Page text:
• Twitter, Facebook, Vine and Instagram are meant to leave just enough information to attract attention to the rest of your content.
  • Our brains are set on stories, not on abstract matters.
  • The feeling you give people is important to adjust behavior.
  • Exceed expectations. Put the dots on the ‘i’.

3 ° Storytellers who make things easier.

  • If you can not make something clear on the back of an envelope, it is a bad idea.
  • A good story starts with a good header that immediately makes both the idea and the message clear.
  • Say what you mean and mean what you say and preferably use (only) a few thought-out words.
  • Use the three-line rule. It gives structure, simplicity and action.
  • Use simple and accessible language so that students from a primary school can understand it.
  • Use video. Enter a conversation with the viewer.
  • Use imagery, and less, less and less text to give a presentation a lively image with feeling.
  • Introduce heroes and villains to keep the story simple.
  • Keep the story to the most important things that everyone can understand.
  • Simplify every complexity.
  • Practice a pitch until it becomes interesting and it can be given in 60 seconds.

4 ° Storytellers who motivate us.

  • You need a struggle to have a villain overcome by the hero. The struggle is a sign of honor.
  • Never believe the story of “having or not having DNA for success”.
  • Motivate others to dream bigger and achieve everything that we are capable of.
  • Do not break bricks, do not work for an income, but build a cathedral.
  • Sketch with stories an image behind the mission and vision of the organization.
  • Use stories to make culture. Make your people passionate about it. Let the employees see that they are the hero in their own story with the customer. Share their stories. Put them in the spotlight.
  • Inspire with stories about adversity, grief and victory. Use tension and triumph.
  • Share in the lessons from the past with others. Those that gave you strength. Appreciate and protect your origin.
  • Speak about real people who have endured hardships. It sets an emotional heart on fire.
  • Use specific, lively, tangible and concrete details
5 ° Storytellers who set movements in motion.
  • Use short words and short sentences and a minimum of words.
  • Use metaphors and anaphors.
  • Use tension and triumph to empathize the audience.
  • Do not use an endless list of facts and figures and other information. Use facts to convince in balance with a trip to another time and place by means of a presentation.
  • Put the audience in the situation of the hero. Give them the feeling that they can help determine the outcome.
  • Make the story big.
  • Technology complements a story, but the story comes first.

A final addition I would like to make is the following: do not shy away from an opportunity to sharpen your storytelling technique.

IRGC Guidelines for the governance of systemic risks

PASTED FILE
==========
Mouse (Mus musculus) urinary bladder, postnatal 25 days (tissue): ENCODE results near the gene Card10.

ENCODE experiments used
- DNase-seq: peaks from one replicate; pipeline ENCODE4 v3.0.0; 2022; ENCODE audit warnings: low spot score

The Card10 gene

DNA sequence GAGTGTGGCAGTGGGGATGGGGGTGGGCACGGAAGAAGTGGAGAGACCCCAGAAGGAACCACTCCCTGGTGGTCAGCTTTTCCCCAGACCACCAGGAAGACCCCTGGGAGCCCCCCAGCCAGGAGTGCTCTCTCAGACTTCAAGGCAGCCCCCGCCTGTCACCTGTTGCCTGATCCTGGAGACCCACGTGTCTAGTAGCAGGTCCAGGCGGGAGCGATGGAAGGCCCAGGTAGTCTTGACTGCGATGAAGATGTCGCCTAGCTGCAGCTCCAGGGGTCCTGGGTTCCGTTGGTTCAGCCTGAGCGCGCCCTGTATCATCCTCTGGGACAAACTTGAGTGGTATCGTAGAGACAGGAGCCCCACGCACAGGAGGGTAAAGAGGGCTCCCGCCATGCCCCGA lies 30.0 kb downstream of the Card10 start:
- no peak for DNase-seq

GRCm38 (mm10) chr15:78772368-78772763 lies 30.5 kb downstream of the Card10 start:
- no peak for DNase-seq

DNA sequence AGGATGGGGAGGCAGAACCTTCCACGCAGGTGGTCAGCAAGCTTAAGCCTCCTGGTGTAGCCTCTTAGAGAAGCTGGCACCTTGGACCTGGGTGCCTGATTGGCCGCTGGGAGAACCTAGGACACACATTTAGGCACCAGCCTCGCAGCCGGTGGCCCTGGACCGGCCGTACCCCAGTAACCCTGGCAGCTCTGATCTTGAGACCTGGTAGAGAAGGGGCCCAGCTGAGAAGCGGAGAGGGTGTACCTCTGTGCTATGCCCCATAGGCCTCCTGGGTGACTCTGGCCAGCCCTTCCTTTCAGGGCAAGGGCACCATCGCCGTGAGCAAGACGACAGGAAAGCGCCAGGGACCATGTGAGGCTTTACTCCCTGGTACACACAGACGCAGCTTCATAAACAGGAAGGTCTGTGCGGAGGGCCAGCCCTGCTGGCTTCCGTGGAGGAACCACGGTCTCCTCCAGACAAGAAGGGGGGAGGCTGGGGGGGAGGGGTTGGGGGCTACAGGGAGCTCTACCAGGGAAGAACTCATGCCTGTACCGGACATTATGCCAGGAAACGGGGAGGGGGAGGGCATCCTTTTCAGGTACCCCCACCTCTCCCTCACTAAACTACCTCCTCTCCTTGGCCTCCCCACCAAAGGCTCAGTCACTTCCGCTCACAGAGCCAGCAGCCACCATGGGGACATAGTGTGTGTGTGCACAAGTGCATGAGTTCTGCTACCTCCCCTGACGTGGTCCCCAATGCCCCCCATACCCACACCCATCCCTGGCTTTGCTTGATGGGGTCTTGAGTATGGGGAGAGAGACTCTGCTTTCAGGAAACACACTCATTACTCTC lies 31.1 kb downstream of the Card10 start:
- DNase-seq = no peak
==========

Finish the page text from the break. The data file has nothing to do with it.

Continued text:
IRGC

Many of today’s challenges are related to climate change, biodiversity loss, degradation of the ecosystem, exposure to chemicals, etc. and these have all been characterized by a high degree of complexity. They often have multiple causes and internal feedbacks within and external feedbacks between systems and over time. They are often difficult to define, determine, and it is often difficult for us to agree on them. This contrasts sharply with conventional risks such as classical environmental issues: water quality, food problems, urban waste water, waste and wastewater management, etc. which are more successfully handled.

The analysis in this document has to do with slowly evolving catastrophic risks. Although they are often foreseeable, we often can not stop them because they are built into the nature of complex adaptive systems. Moreover, one of the defining characteristics of our modern world is the interdependence of these complex adaptive systems. But what are those systemic risks?

Systemic risks are the “threat that individual failures, accidents or interruptions that occur in a system continue through the system through a process of contagion”. It refers to a risk or probability of failure of a whole system as opposed to the failure of a single component. So there is a cascade of failure that involves the larger system. More abstractly, it is “a threat of a phase transition from one equilibrium state of the system to another, which is much less opportune, characterized by multiple self-reinforcing feedback mechanisms that make it difficult to reverse the evolution of the system”. Systems that are vulnerable to this often also have the characteristic of being interconnected. Examples of systemic risks are the financial crisis of 2008, the collapse of the Aral sea, and the overfishing of the oceans.

The guideline for “the governance of systemic risk” proposes an approach of 7 interrelated steps:

  1. Explore the system,
  2. Develop scenarios,
  3. Determine the objectives,
  4. Co-development management strategies,
  5. Focus on unforeseen obstacles and sudden critical shifts in the system,
  6. Decide, test and implement,
  7. Monitor, learn, review and adapt.

This requires iteration between and within each step.

The process must be coordinated by a “navigator” who plays a decisive role in bringing together the various stakeholders. He also ensures an effective implementation of the process and helps with the transfer of one transition from the system to another. It may be necessary for the organization to regularly adjust its objectives.

The process also involves addressing unexpected obstacles and sudden critical shifts. Obviously, the big obstacles must be known before the strategy is determined. But it must also be possible to think of sudden barriers. Adaptation possibilities of the organization are therefore a requirement.

The governance process for systemic risks must be open to a variety of possible entry points, depending on where the organization stands in its evolution, taking into account the course and timing of the development of the threat.

And in all of this, communication, openness and transparency are objective universal requirements to counteract difficulties in determining causal relations, psychological obstacles and often long latency periods. Round tables and platforms where information is shared are a requirement for creating awareness of existing needs and accepting the realistic management options.